The nurses took Nicholas away to get treatments for jaundice. They left us alone in the room, and suggested we get some sleep. It was only hours after we were told about their suspicions of Down syndrome. When we were initially told about it, I remained stone cold, with an “okay, that’s fine” demeanor. I couldn’t let the nurse see my real reaction, right?
That hard exterior was getting harder to uphold with each passing hour.
The nurses who took him advised us to take a nap. They knew how long we had been awake, even though we didn’t. It was the middle of the day, and the curtains were doing nothing to keep out the sun. The nurses put a “do not disturb” sign outside of our door so that we could rest.
When they closed the door, something came over me. We were alone. There was no one to impress, no one to be embarrassed in front of.
The headache I had sticks out in my memory. It was the most painful headache I have ever had, radiating through my eyeballs and down my neck. I laid there with my eyes closed, because the light felt like knives. The only thing more painful than my post-birth wounds were the thoughts running through my head. Nick was laying on the fold-out hospital chair beside me. My back was to him.
I was feeling uncertainty about my soon-to-be husband. What was going through his mind? Was he mad? Sad? Was he mad at me for being sad? Someone who I always counted on and felt like I knew better than anyone was suddenly a mystery to me.
Thoughts were going through my head faster than they ever had before. Who was that child? What are we going to do? Will he need surgery? Will he be able to walk? Talk?
My true feelings finally had a chance to show. I inhaled, and then cried harder than I have ever cried before. I started sobbing uncontrollably, and could hardly breath. “My boy” I whispered under my breath between sobs. “No, no. My baby boy.”
It felt like he had died. I know I have written about this mourning feeling before, but it is the only way I can describe this deep sadness that I felt. It was like the boy that I imagined having was snatched from my body and taken from me, never to be seen again. I guess having them take him for treatments made that feeling more real than ever.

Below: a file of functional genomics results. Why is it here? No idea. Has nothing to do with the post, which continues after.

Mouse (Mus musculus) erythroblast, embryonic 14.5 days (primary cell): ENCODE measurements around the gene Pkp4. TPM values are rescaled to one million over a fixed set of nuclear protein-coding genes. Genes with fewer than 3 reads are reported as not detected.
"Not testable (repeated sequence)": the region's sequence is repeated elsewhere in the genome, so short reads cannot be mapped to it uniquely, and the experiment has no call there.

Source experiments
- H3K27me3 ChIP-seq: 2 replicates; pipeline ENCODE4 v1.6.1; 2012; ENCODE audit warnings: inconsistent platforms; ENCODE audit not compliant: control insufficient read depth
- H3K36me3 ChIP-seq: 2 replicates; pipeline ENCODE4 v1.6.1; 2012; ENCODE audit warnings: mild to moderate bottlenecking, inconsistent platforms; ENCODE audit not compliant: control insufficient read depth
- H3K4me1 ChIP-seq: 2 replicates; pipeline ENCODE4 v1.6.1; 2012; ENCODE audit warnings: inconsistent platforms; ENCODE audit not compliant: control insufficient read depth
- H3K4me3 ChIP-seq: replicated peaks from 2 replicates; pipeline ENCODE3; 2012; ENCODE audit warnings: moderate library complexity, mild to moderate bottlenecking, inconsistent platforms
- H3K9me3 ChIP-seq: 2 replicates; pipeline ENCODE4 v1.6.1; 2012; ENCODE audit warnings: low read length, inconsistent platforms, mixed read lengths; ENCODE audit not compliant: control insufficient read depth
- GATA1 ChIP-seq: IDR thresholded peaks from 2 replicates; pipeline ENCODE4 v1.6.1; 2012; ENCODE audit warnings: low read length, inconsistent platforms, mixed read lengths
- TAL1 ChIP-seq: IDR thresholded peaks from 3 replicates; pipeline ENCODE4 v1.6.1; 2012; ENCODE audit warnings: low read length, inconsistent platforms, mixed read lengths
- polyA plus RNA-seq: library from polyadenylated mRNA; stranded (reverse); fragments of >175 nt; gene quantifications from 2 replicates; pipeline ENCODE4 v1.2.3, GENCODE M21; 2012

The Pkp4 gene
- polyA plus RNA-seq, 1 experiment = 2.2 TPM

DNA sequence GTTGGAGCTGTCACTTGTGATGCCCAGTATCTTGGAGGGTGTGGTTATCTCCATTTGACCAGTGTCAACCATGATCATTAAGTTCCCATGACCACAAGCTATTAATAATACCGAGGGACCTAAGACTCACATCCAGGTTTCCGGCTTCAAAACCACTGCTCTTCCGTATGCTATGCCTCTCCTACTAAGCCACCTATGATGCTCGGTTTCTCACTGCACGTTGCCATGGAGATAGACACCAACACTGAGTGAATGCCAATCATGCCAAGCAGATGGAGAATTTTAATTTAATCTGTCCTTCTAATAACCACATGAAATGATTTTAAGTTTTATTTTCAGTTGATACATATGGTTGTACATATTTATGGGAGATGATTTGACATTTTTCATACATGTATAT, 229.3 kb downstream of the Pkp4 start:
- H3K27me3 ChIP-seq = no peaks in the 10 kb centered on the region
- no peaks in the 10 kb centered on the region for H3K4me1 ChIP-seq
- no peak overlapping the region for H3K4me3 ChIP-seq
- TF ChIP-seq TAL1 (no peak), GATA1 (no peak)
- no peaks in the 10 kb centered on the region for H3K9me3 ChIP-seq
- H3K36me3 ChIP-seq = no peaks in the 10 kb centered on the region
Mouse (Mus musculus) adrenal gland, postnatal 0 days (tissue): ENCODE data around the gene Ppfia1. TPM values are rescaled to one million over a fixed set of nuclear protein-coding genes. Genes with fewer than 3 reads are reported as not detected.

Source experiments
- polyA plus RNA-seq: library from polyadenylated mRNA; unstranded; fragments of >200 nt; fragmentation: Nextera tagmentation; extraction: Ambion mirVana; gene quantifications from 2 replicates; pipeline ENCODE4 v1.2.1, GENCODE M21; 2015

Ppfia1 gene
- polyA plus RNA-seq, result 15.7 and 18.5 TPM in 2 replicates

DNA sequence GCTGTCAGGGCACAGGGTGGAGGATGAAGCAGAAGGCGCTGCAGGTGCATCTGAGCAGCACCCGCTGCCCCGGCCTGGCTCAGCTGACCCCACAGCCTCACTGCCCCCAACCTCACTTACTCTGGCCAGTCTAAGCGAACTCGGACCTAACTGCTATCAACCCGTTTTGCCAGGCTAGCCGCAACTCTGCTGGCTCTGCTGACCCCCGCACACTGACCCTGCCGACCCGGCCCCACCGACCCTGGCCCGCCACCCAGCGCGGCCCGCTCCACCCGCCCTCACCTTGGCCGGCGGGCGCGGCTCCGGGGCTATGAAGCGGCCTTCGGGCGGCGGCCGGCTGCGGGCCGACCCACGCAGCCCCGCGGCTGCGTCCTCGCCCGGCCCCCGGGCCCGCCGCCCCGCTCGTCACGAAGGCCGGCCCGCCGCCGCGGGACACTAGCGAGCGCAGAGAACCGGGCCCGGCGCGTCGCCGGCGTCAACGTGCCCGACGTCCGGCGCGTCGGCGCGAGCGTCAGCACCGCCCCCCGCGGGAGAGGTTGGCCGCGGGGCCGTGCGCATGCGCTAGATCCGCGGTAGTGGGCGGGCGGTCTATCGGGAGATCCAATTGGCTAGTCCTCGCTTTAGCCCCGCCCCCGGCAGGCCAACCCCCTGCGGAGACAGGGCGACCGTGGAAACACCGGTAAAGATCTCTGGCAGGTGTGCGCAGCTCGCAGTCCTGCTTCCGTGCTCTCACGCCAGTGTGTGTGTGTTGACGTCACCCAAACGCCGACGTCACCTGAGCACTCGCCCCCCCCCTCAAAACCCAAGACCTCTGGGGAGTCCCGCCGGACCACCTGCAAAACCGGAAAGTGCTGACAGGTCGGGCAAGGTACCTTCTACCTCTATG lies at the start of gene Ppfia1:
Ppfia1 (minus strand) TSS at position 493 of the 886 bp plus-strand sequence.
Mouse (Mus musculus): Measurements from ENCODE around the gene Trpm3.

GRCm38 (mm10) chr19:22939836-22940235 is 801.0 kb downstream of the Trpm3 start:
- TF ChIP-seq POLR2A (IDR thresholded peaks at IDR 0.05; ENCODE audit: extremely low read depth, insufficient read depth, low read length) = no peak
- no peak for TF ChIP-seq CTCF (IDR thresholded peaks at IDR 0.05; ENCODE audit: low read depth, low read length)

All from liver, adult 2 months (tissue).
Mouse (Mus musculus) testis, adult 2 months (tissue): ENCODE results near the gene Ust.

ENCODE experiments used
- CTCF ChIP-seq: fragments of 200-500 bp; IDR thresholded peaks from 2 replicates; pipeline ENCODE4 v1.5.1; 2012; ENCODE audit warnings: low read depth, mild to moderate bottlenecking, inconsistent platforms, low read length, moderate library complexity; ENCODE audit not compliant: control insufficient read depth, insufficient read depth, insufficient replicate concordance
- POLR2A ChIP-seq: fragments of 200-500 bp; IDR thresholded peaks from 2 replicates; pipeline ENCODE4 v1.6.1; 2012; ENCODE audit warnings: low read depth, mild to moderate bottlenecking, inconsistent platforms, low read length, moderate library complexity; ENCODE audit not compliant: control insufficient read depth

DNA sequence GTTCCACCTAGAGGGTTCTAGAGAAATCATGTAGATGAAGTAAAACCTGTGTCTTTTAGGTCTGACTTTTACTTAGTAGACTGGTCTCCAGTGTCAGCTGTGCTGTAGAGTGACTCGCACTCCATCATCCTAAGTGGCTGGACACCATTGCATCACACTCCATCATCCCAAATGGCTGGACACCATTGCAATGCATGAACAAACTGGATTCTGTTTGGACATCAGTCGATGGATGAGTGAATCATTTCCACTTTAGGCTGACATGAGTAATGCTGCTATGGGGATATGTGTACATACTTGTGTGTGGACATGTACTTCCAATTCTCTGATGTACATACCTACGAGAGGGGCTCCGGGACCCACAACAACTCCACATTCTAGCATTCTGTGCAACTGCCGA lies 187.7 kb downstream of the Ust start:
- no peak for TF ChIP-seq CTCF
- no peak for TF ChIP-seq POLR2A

Before I knew it, I heard the crinkle of the overused hospital chair behind me. I felt Nick get into the hospital bed and wrap his body around mine. After you have a baby, you aren’t exactly back to your fighting weight right away. You are about the same size as you were pregnant, except the belly that was once firm with life is now a half empty water balloon. Somehow, though, Nick wrapping his body around mine made me feel tiny, and he was like a protective cover around my shaking frame.
“It’s okay Mary,” he whispered into my ear. “He’s our boy. We got this. It’s okay. He will have a great life. We will be fine.”
All my doubts about my husband washed away in that moment. He wasn’t mad, and I should have known it. This boy that we made is our blood. He is in our pack now. We must be a team. We must be fierce. We must work hard to make sure he has the best possible life. I could feel his determination in that embrace.
He laid there and held me while I cried. Eventually, I fell asleep.
When I woke up, I walked to the bathroom and closed the door. I took a good look at myself in the mirror. The whites of my eyes were completely red from crying. The skin around my eyes was puffy and displaying some red pillow creases. The mascara that I put on from the earlier visits was smudged under my eyes. My hair was in a big knot on my head, and I was wearing a pink nightgown with a blood stain on it. I didn’t know how I got the stain, and I honestly didn’t care.
That was my rock bottom.
That was the death of the old Mary.
It wasn’t my boy who I needed to mourn that day, thank god. It was the woman that I used to be.
Gone was the selfish person who always wanted to make sure everything was as best as it could be. Gone was the person who felt as if she were “untouchable,” and nothing could ever happen to her. Gone was the person who felt like it was bad to let people see when she is sad or angry.
I liked that person, sure, but she couldn’t walk this journey with Nicholas. She didn’t have the emotional capacity. I had to let her go.
The person who I am now is much more equipped to be Nicholas’ mom. I feel as though I have gone through a metamorphosis. Although it was a painful one, I am stronger because of it. There is nothing that can come my way that my family can’t face together.
Almost ten months later, that mourning feeling seems like a distant memory. I have gone through as much change on the inside as you can see Nicholas has on the outside. With each milestone that Nicholas surpasses, I too am growing.
I have learned to slow down, and really enjoy my life. I no longer sweat the small stuff. I no longer fear change. I no longer have a doubt in my mind about my son. He succeeds at his own pace, and I am enjoying every second of it.
Thank you, Nicholas, for making me better, for brightening my days with your smile, and for making me a fierce mommy.